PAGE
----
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Message de yodafroman posté le 05-01-2008 à 00:24:02 (S | E | F | I)
Hi I've had to make an "essay" (call it however you want ^^) and I'd want some proofreadings. Just tell me if a sentence hurts or whatever.
Here is the subject which was in French (I tried to translate it but there are already some problems...) : How to shine and to be modest at the same time ?
It firstly depends on how you assess shining : should it be known that you were successful in your life ? Has it something to do with who you talk to, who you try to be the friend of ? Doesn't it matter that you live here instead of there ? Well, stars do shine but who can still see them with his own eyes when the sun is right above ?
Of course it's actually all about how you are compared to the others : you will shine if you have something they don't . Something that can be seen as a good thing, a thing you can be proud of. The only other way would be to consider ourselves as ones who don't even need this but there is then no way to be unpretentious.
Now let's try to find what "to be modest" means. Is it only appearances ? I've asked some people who told me it means that even when you know you're better than someone, you're still polite and won't say it. Polite. Yet you know well you're better. They also told me about a pathological manner to be humble – you put no trust in you and so you can't think you could be better than someone else – but it's definitely no good thing. To me it would sound more like "I've been practising my piano or whatever for ten years, so yes I'm better than him who saw his first one two days ago, but yes he can learn me some things – nothing which has to do with a piano I assume – because I do not know everything. Having a hypocritical kindness and expressing false modesty just make no sense. I want to learn and I want my friends to learn, share your knowledge if you know better – and if you really do prove it first.
So let's say modesty implies respectfulness, acknowledgement of others' skills in the way to think and in the way to be at once. How to reconcile these two different things which seem finally opposite ?
I don't know. Pretty hard question and I can't claim I've got the answers.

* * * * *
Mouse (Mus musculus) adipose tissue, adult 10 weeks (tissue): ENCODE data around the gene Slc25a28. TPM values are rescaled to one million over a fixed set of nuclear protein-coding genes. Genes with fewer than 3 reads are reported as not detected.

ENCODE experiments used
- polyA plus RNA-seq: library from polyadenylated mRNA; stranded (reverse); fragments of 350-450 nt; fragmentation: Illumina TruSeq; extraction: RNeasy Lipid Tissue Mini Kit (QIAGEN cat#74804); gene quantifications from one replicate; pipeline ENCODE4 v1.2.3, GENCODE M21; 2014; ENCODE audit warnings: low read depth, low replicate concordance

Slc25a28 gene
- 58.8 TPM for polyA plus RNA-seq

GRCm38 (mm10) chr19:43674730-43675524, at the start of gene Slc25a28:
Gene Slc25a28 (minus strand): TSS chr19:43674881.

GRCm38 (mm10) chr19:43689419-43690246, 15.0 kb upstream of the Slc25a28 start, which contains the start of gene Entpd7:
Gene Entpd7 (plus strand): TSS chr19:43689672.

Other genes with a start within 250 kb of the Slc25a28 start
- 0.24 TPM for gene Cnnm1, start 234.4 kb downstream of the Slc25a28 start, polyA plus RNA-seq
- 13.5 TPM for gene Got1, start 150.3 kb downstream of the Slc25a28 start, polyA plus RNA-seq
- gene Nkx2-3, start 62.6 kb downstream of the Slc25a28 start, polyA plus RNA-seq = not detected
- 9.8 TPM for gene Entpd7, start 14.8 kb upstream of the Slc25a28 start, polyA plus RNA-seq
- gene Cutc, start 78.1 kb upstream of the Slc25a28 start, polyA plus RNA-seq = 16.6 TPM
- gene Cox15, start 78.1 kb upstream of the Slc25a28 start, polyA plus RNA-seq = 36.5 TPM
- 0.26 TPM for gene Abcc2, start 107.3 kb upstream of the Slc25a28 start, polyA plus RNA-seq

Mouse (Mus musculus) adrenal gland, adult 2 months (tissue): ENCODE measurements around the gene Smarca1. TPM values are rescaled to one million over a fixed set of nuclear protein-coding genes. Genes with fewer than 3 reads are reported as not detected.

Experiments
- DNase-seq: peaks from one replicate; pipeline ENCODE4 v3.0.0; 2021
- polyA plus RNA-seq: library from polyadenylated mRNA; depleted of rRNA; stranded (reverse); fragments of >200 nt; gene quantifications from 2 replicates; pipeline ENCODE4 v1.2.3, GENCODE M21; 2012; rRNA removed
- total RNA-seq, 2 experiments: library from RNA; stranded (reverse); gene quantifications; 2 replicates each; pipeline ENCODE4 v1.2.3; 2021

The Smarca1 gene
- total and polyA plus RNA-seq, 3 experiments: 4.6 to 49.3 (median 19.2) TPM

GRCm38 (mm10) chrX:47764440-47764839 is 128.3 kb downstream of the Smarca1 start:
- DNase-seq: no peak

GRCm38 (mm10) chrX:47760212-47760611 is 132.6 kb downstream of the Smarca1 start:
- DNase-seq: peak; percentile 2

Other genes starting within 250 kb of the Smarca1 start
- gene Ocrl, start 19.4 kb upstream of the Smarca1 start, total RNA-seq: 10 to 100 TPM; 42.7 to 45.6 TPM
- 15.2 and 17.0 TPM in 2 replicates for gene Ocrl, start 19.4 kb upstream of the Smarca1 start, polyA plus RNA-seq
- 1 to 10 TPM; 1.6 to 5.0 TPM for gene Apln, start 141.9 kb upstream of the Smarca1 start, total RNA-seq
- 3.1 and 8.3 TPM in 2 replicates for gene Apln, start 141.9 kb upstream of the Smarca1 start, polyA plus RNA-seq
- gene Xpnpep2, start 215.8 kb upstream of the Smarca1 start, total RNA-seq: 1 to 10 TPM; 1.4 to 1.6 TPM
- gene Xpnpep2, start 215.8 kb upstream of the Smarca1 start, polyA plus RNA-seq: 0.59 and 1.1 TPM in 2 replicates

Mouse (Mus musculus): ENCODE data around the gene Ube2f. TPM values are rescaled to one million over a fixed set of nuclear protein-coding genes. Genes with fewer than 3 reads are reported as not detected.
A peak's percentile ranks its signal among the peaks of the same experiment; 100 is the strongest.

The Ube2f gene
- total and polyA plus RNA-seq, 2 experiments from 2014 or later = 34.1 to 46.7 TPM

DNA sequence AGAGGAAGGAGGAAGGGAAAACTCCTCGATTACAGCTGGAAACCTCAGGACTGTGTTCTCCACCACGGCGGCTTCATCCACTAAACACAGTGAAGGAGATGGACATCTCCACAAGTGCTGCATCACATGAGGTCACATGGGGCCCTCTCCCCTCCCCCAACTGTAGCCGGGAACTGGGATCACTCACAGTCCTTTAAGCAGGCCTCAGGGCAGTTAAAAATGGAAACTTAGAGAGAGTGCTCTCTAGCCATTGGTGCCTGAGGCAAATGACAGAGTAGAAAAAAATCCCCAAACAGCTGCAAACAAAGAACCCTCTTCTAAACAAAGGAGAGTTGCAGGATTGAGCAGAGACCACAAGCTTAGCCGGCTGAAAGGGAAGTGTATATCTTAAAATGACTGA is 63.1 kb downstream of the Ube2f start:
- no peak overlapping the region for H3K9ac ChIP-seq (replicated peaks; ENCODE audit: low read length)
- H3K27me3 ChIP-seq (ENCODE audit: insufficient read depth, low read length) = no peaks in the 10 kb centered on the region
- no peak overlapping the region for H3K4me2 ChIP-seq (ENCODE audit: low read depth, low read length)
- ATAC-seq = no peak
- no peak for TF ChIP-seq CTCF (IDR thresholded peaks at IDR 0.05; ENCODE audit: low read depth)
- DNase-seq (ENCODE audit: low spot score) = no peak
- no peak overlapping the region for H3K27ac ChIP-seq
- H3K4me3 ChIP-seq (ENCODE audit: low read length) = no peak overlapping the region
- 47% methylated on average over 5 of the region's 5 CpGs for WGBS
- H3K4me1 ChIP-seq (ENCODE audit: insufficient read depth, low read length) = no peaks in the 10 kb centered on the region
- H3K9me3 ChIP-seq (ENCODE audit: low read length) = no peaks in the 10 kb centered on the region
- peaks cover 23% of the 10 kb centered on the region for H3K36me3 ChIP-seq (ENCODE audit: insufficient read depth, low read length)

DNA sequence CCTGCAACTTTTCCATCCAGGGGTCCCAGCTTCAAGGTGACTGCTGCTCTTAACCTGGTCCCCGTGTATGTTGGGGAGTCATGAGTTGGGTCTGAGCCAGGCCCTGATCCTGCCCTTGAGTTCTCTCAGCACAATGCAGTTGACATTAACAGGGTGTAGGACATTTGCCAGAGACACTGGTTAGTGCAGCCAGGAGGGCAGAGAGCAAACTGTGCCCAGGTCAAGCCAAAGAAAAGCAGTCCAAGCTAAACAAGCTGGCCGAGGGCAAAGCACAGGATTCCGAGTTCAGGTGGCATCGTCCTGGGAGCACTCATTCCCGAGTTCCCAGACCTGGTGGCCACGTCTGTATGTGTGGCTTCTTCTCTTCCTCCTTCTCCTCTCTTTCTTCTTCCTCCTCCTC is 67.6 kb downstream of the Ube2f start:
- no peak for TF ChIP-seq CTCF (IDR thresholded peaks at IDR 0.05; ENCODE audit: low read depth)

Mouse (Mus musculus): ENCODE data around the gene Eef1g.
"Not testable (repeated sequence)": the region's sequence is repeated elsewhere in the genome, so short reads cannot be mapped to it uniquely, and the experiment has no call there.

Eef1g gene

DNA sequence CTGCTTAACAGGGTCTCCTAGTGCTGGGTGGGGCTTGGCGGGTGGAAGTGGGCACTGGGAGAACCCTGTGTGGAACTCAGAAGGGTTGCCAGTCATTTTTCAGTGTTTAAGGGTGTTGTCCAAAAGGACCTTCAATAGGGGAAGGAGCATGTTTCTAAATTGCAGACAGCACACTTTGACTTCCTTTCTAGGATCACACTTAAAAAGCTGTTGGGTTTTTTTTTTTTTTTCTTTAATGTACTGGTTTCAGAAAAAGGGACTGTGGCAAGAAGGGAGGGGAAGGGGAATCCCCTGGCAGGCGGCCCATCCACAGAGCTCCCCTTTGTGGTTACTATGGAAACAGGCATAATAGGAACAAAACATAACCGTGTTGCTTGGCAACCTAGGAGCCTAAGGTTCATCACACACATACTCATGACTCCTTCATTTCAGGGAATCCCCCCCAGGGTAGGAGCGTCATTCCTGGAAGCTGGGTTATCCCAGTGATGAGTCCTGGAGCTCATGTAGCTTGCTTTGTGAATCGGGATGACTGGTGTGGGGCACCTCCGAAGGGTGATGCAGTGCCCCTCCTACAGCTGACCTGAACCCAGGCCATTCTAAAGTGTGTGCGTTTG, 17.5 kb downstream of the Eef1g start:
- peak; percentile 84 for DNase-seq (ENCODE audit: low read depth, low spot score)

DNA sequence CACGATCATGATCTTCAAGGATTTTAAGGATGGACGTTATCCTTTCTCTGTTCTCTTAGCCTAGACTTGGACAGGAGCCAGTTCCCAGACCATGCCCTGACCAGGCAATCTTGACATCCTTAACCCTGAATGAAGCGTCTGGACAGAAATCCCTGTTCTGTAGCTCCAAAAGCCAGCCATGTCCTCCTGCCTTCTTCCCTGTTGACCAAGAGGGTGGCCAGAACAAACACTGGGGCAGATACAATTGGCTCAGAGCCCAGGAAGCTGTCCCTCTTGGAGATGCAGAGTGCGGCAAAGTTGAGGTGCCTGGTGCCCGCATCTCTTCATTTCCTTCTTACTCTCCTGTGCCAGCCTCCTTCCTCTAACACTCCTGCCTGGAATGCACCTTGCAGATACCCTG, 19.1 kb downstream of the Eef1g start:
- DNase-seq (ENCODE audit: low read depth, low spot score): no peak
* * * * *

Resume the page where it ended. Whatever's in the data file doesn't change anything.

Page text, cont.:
People who manage to become "someone" through their relatives' eyes didn't do it with no effort. They had to work for it. We can imagine someone who got a good job, a wonderful wife and so on. This kind of people that you can see in some movies is regarded as an example for everyone. Can he still be humble ? Why not ? The only problem could be that he would have all along his life needed to show himself he was doing well. And the only way to do so is to look at the others and to compare himself to them. What if he finally thinks he's simply better than them ?
I think it's just something (arrogance) we've got to fight against everyday. That is to say we can't let us think at anytime that we have something superior to anyone. That's why we don't meet truly humble people so often. The last person who I guess was modest that way is a shepherd. You could see by how he smiled that his simple life with few relationships made him both a good and a happy man.
"When one remains modest, not after praise but after blame, then is he really so." Blame needs to be worth and we still have to define the meaning of the word "modest" for if he just doesn't say a word it could mean he merely doesn't care at all.
The fine reproach must be found too because nothing must be able to be said by the "defendant". And reproaching things without any solution to offer is like trying to teach something to someone by saying "you'd better learn things !". Plus I suppose that (enlevé le if) the one who is modest ought to have so many qualities that few people could have something to tell him about his behavior.
Edit 1 : j'ai mis en rouge mes corrections à l'aide de vos suggestions. En fait il ne s'agit pas d'une traduction, c'est plutôt une pseudo-dissertation que j'ai écrite pour répondre à la question posée.
J'aimerais savoir aussi : comment former un infinitf comme dans ce cas : « la seule solution est alors de se comparer aux autres ». Est-ce que "the only way is to compare oneself to the others" marche ?
Merci pour votre aide
Modifié par lucile83 le 05-01-2008 08:27
Modifié par yodafroman le 05-01-2008 13:00
Réponse: Corrections requested ! : ) de lucile83, postée le 05-01-2008 à 08:26:55 (S | E)
1)you will shine if you have something they don't that can be .....manque de ponctuation.
2)"I've been practising piano or ....manque l'article.
3)How to reconcile these two different things which seems finally opposite ..verbe "to seem".
4)So I guess I'm gonna write and ....US + à l'écrit; ça peut passer si c'est une traduction fidèle du français mais je n'ai pas ce texte sous les yeux.
5)Can he still be humble ? Why not. ...Ponctuation après "not".
6)Plus I suppose that if the one who is modest ought to have so many qualities that few people could have something to tell him something about his behavior...désolée mais je ne comprends pas cette phrase.
Réponse: Corrections requested ! : ) de lucile83, postée le 05-01-2008 à 16:25:58 (S | E)
Très bon maintenant
"the only way is to compare oneself to the others"....oui ok
Il sera plus naturel de dire:
Comparing oneself to the others is the only way/solution.
Réponse: Corrections requested ! : ) de yodafroman, postée le 05-01-2008 à 19:04:31 (S | E)
Merci encore ! Une dernière question : comprenez-vous la dernière phrase maintenant ?
Réponse: Corrections requested ! : ) de lucile83, postée le 05-01-2008 à 21:32:10 (S | E)
oui maintenant c'est bon,sinon je vous en aurais fait la remarque
comme quoi un seul mot et ......rien ne va plus.
Ravie de vous avoir un peu aidé,